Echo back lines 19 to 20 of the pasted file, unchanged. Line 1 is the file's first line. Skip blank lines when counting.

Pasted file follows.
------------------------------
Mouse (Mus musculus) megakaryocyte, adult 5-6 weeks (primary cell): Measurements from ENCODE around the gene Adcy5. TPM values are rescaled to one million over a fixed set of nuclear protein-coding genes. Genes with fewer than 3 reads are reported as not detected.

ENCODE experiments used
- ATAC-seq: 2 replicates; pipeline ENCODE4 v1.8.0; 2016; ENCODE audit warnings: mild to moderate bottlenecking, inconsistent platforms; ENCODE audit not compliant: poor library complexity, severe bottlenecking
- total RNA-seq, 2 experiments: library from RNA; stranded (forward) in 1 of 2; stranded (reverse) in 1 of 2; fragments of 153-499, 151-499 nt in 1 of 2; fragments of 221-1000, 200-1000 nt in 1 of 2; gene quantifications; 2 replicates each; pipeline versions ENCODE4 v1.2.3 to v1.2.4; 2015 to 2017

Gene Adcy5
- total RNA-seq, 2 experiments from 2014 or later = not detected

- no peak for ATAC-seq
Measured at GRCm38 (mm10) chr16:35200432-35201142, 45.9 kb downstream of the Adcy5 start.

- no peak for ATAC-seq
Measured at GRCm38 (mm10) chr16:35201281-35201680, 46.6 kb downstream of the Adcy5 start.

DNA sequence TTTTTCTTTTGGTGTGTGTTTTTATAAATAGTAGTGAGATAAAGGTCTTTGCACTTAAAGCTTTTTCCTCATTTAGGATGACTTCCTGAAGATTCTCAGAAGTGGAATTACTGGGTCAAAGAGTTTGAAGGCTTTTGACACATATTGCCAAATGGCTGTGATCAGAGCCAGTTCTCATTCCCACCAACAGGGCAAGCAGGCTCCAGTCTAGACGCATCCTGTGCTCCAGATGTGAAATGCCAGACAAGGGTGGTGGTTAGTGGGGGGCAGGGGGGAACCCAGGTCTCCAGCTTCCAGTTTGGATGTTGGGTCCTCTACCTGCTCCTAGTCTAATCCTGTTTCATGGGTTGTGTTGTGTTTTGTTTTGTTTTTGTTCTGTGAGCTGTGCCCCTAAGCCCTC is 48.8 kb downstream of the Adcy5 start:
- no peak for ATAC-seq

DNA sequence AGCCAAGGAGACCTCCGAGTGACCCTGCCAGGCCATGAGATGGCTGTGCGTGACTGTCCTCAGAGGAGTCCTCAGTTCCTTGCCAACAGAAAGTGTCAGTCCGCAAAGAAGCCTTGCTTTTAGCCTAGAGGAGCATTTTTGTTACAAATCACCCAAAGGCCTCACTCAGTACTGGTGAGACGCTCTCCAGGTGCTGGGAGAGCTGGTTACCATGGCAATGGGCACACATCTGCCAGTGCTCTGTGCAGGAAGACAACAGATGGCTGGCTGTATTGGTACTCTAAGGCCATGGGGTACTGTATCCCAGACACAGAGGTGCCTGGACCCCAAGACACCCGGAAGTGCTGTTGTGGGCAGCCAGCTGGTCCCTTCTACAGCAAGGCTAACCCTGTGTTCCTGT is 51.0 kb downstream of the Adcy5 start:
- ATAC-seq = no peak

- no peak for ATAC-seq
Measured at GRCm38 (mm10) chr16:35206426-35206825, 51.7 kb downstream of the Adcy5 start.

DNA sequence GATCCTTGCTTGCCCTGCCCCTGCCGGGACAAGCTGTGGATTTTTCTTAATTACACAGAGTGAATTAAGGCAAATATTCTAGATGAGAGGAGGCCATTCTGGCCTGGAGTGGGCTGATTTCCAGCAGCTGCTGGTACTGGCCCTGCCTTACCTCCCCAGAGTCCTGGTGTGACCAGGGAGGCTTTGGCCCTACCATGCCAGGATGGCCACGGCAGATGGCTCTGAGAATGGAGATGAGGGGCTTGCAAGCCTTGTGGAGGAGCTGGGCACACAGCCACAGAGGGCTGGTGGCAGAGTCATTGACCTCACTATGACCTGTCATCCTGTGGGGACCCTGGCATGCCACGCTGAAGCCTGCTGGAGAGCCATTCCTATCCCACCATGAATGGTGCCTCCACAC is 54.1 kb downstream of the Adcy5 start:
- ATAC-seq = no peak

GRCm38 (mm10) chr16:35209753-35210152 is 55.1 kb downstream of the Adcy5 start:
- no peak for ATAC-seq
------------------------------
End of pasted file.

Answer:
GRCm38 (mm10) chr16:35209753-35210152 is 55.1 kb downstream of the Adcy5 start:
- no peak for ATAC-seq